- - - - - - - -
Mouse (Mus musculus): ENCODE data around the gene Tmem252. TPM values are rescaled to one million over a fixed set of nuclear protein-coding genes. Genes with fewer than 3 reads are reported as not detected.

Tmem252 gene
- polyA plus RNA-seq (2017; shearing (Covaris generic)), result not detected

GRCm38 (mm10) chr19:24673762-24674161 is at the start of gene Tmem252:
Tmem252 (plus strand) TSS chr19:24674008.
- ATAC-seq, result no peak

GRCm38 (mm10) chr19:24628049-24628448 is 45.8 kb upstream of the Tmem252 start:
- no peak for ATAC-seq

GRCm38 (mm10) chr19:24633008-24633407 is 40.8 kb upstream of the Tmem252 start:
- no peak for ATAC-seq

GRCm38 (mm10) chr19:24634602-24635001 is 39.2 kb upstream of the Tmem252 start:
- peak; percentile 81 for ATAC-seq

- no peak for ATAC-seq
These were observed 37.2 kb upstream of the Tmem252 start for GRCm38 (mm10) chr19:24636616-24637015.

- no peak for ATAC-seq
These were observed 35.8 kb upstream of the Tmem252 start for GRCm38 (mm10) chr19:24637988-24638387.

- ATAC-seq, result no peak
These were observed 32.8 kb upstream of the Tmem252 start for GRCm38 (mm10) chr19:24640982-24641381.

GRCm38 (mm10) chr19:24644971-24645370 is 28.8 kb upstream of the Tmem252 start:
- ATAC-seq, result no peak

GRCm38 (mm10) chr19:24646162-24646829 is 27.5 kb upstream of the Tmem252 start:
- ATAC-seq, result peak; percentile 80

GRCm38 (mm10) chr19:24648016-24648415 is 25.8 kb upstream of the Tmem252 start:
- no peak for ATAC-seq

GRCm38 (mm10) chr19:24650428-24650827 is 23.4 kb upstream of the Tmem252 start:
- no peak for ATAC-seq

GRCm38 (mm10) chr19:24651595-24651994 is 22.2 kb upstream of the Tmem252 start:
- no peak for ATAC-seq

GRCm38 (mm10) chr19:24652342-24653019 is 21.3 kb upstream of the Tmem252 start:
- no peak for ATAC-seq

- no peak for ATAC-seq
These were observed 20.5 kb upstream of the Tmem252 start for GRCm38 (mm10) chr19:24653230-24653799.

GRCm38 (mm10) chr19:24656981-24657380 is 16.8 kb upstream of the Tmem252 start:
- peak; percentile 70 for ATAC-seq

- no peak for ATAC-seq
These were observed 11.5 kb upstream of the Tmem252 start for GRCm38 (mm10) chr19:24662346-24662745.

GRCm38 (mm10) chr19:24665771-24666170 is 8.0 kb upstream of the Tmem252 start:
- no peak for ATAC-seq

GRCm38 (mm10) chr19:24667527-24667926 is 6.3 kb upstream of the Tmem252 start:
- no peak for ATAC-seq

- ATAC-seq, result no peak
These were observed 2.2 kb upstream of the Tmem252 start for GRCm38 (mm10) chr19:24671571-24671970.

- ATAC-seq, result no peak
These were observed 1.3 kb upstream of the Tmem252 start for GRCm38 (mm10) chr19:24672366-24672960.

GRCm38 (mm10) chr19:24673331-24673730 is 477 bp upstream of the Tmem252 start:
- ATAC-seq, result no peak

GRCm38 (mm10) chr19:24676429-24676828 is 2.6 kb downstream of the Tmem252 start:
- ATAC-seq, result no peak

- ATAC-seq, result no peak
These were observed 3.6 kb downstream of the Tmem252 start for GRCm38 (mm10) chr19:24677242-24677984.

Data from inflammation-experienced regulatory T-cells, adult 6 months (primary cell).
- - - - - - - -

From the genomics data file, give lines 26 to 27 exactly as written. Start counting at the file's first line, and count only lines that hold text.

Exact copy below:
- no peak for ATAC-seq

GRCm38 (mm10) chr19:24651595-24651994 is 22.2 kb upstream of the Tmem252 start: